The large-scale hemispheric impacts for the use of IODC AMVs are relatively small and close to neutral, but there are indications of localised forecast benefits over the Indian Ocean. For instance, comparisons between short-range forecasts and radiosonde observations in the region of the IODC coverage show better agreement at higher levels when AMVs from Meteosat-7 or Meteosat-8 are included in the data assimilation (Figure 2). The reduction in standard deviation values at 250 hPa and 300 hPa is significant (using 95% confidence intervals) for Meteosat-8. These heights coincide with a layer of high-density AMVs. Consistent with this, analysis-based forecast verification also suggests a reduction in the error in the vector wind field at high levels over the Indian Ocean (Figure 3a,b). The feature is present for both Meteosat-7 and Meteosat-8 but more prominent and persisting into longer forecast lead times for Meteosat-8 (not shown). At low levels there is a localised feature showing apparent degradation at 850 hPa in the vector wind field when the forecasts from each experiment are verified against each experiment’s own analysis (Figure 3c,d). The feature is most prominent in the early weeks of the experiment and appears to weaken in the latter half (not shown). The main influence of the AMVs here is to increase the westward flow of wind in the analysis in the same area (Figure 4). The issue is further explored below following an evaluation of the data provided by other IODC satellites.

Figure 4  The charts show (a) the mean wind analysis field at 850 hPa without the assimilation of Meteosat-8 AMVs and (b) the difference in the mean wind analysis with and without Meteosat-8 AMVs. Plot (b) shows the strengthening of the westward flow when Meteosat-8 AMVs are included in the data assimilation. The experiments cover the period 21 October to 21 December 2016.

Comparison against other Indian Ocean satellites

After the successful move to Meteosat-8, the next aim was to evaluate other potential options for the IODC. At the time of the study, INSAT-3D, operated by the Indian Meteorology Department (IMD), and FY-2E, operated by the China Meteorological Administration (CMA), also had good coverage extending over the Indian Ocean. Refinements in the AMV derivation algorithms used at IMD and CMA have led to improved data quality in recent years, as seen in the Satellite Application Facility for Numerical Weather Prediction (NWP SAF) satellite data monitoring, so these two data sources may be viable providers of geostationary data coverage in this area.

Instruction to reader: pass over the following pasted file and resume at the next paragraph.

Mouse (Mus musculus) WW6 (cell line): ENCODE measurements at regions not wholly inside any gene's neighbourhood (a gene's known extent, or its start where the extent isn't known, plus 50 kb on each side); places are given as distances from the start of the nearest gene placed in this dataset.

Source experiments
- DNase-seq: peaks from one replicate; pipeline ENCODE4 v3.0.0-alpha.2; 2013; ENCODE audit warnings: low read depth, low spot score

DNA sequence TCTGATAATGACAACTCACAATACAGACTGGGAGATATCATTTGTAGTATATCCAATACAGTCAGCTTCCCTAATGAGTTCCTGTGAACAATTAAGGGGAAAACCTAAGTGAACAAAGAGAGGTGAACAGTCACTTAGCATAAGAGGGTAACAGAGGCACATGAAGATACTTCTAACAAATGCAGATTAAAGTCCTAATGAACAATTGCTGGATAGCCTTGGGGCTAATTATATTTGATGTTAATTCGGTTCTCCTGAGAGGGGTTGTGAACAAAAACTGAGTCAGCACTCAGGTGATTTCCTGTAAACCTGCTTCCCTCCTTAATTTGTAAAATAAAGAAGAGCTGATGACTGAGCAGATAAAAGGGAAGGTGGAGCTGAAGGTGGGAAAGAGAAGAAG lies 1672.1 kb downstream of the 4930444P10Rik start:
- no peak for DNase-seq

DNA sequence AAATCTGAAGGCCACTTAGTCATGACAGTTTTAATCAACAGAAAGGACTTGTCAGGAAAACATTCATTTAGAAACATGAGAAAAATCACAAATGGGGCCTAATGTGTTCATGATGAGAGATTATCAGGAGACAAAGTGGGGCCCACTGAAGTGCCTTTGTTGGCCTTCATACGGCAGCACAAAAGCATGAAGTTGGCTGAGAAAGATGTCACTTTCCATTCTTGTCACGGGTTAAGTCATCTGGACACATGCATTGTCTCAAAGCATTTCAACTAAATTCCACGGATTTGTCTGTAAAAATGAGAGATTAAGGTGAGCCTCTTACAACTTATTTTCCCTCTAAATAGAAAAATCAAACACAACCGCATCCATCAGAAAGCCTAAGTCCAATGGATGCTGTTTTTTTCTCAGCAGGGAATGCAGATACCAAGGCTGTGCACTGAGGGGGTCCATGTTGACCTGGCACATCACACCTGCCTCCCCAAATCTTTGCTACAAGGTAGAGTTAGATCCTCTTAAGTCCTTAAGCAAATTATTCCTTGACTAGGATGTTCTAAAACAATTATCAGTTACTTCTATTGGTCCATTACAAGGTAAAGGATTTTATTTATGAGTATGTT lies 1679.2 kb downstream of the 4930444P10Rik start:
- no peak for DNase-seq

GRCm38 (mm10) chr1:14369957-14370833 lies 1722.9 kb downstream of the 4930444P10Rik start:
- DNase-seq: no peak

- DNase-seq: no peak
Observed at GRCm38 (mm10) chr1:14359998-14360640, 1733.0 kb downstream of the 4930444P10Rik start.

Differences in the imaging instruments, in addition to each AMV production centre having a different technique for deriving the AMVs, lead to large variation in the number of AMVs. For example, for the infrared channel available on all three satellites, the number of AMVs derived on FY-2E and INSAT-3D is around half the number from Meteosat-8. In addition, the distribution of the AMVs and their data quality characteristics are also affected. For instance, Meteosat-8 and FY-2E show more similarity in the patterns of root-mean-square vector difference (RMSVD) values, whereas INSAT-3D generally shows similar or in many cases better agreement with the model background (Figure 5). However, the height assignment and quality control process used at IMD is more strongly dependent on model forecast information, so this result may reflect the extent to which the global US model (GFS) short-range forecast used in this process and ECMWF model data agree.

To test the impact of using data from the respective satellites on the forecast, experiments were run in which each satellite was assimilated individually against a control experiment without any IODC satellite AMV assimilation for the period 1 December 2016 to 30 June 2017. Data selection criteria were broadly similar for the three satellites, although specific data characteristics motivated some modifications. For instance, more mid-level water vapour winds were excluded for INSAT-3D AMVs, as these do not distinguish between clear and cloudy scenes.